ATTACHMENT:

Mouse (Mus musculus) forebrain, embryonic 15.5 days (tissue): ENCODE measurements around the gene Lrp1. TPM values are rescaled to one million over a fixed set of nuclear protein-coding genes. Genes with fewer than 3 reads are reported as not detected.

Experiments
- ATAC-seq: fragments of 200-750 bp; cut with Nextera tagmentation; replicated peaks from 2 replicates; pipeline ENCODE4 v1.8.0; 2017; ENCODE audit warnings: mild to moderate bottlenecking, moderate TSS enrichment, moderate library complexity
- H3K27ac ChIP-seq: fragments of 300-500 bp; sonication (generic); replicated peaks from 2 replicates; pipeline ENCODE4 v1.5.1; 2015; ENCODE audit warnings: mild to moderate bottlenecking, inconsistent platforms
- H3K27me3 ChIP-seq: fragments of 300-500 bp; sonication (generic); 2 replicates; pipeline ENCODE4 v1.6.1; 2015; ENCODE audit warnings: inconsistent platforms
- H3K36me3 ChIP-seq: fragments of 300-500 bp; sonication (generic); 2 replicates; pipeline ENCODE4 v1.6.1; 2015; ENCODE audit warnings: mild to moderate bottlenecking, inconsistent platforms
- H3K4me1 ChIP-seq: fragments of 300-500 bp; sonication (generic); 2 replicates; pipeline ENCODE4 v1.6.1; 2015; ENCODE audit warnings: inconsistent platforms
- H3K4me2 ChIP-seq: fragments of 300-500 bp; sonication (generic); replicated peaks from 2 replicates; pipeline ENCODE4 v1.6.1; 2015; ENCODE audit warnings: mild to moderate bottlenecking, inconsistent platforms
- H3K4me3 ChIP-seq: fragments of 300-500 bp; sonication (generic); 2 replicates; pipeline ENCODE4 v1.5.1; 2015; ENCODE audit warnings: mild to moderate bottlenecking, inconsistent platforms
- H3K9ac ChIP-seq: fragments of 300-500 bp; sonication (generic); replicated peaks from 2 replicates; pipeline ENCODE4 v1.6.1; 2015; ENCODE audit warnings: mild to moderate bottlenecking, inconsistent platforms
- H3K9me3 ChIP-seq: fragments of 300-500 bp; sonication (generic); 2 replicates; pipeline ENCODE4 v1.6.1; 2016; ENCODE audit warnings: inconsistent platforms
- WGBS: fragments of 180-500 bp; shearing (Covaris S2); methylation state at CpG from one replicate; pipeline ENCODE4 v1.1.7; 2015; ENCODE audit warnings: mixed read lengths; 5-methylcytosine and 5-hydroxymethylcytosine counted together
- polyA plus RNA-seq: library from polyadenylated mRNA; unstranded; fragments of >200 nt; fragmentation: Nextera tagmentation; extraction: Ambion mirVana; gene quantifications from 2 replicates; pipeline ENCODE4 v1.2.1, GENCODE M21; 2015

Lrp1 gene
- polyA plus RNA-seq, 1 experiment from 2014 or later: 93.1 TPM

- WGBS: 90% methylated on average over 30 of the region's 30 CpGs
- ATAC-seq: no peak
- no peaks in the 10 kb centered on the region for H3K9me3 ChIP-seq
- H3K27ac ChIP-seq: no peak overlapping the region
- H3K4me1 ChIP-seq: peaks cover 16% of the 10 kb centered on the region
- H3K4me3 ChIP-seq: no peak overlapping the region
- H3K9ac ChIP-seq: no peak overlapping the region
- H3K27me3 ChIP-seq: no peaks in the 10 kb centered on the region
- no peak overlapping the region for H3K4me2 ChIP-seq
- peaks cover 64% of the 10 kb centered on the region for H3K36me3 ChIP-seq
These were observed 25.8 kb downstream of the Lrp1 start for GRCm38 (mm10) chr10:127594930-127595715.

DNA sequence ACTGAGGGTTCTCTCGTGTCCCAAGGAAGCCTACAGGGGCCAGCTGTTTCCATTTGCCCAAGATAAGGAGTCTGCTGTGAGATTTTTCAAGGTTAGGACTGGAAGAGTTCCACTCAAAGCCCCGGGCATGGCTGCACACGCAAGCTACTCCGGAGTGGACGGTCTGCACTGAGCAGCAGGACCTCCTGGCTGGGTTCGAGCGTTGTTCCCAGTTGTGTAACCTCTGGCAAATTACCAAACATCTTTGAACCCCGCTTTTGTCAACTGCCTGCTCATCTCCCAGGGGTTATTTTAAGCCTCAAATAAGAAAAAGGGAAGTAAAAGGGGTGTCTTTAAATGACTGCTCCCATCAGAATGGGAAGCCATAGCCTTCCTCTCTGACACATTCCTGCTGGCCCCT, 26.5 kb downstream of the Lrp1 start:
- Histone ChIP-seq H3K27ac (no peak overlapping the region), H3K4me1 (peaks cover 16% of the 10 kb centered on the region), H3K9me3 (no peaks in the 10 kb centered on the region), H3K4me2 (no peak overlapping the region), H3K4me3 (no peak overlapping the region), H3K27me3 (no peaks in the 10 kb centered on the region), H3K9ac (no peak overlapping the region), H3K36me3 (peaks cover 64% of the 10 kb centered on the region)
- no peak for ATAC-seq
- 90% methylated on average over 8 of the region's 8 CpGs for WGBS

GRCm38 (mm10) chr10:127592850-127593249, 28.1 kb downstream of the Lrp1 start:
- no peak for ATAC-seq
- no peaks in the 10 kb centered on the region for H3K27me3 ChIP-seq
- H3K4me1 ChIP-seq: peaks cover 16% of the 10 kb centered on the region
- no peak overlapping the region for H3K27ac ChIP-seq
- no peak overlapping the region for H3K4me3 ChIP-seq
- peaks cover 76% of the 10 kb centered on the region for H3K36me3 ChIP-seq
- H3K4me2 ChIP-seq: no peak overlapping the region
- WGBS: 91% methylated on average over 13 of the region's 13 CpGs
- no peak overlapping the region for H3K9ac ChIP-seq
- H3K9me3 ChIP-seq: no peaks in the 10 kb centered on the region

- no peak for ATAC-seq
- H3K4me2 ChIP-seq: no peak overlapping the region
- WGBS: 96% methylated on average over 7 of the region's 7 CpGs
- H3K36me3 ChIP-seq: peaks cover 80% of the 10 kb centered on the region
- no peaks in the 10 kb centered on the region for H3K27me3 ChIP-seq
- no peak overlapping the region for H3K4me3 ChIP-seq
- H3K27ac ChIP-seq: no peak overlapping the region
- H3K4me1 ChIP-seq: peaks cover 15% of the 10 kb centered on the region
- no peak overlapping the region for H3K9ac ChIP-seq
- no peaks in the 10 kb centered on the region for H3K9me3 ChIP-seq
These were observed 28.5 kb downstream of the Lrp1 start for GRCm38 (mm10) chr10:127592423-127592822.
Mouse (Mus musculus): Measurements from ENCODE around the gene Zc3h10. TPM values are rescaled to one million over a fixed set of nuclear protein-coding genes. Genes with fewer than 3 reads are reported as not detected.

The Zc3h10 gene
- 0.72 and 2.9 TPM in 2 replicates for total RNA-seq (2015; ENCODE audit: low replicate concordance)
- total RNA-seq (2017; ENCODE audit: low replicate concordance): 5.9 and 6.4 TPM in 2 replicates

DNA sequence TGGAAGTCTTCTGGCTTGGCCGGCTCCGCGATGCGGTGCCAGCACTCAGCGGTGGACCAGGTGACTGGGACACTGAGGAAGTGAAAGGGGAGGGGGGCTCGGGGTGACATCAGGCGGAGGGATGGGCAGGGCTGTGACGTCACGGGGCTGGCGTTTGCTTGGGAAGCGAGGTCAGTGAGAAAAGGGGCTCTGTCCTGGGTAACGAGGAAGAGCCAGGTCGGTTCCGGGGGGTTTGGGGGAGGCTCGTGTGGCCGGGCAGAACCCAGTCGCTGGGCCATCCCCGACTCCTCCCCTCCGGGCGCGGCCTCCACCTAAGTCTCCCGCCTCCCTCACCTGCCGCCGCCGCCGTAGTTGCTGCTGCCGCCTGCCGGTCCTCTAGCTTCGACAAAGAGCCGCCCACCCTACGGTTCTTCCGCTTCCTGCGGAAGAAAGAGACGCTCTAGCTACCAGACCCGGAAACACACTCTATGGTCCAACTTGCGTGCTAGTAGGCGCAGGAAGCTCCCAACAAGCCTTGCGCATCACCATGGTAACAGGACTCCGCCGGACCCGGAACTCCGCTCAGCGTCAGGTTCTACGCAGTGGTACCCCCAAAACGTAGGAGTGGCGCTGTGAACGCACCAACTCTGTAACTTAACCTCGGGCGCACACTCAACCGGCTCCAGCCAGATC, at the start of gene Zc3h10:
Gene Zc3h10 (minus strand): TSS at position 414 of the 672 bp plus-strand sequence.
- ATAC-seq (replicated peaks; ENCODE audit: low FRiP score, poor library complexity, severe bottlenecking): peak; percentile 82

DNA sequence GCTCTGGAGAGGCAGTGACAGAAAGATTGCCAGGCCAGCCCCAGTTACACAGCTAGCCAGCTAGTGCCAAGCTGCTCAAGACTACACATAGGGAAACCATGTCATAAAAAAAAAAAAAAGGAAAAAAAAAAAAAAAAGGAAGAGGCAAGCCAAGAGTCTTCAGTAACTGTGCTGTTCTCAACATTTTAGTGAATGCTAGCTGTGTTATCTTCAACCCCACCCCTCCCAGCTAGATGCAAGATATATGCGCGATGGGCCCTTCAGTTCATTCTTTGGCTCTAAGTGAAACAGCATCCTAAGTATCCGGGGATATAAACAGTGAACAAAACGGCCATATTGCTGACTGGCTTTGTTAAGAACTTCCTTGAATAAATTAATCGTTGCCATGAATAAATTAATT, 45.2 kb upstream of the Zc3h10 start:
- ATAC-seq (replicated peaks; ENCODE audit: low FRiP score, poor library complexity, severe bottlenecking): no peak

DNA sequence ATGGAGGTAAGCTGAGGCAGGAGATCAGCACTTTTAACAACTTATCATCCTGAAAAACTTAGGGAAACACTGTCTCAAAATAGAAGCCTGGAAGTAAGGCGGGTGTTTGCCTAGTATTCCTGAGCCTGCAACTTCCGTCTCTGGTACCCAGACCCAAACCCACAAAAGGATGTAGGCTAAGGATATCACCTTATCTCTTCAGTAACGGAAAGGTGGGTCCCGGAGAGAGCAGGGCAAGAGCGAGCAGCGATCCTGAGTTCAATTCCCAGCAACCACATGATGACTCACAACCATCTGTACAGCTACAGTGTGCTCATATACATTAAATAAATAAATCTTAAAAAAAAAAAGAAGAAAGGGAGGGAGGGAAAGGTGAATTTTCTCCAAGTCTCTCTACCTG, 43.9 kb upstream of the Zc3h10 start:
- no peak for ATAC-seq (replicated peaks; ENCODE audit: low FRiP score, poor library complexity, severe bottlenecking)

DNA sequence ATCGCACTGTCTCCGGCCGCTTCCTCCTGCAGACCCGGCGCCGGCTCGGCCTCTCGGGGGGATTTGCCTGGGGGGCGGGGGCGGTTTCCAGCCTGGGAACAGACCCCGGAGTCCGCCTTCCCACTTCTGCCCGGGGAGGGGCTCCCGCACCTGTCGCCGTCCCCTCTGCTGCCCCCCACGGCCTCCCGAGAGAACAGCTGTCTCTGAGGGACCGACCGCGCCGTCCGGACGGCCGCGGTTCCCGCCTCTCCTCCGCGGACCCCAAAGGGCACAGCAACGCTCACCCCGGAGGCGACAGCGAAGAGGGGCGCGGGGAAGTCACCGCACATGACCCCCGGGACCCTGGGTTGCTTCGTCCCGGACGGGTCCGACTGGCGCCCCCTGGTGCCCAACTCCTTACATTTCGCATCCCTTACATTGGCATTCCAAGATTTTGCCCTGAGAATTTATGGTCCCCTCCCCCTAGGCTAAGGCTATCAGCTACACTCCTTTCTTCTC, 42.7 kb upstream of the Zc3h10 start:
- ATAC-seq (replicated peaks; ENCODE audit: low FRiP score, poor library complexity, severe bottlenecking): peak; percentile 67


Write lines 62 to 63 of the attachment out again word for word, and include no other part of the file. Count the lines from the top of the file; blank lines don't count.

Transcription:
DNA sequence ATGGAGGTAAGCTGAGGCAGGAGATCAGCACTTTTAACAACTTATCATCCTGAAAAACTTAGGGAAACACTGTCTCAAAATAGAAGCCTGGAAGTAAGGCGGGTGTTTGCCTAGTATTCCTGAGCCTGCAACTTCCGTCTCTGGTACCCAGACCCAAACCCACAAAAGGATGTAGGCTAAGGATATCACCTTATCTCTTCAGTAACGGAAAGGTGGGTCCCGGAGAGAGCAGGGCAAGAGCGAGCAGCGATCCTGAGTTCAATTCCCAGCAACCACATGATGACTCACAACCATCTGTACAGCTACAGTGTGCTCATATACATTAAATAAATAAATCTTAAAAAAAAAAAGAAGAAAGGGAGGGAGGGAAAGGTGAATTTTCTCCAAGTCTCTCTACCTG, 43.9 kb upstream of the Zc3h10 start:
- no peak for ATAC-seq (replicated peaks; ENCODE audit: low FRiP score, poor library complexity, severe bottlenecking)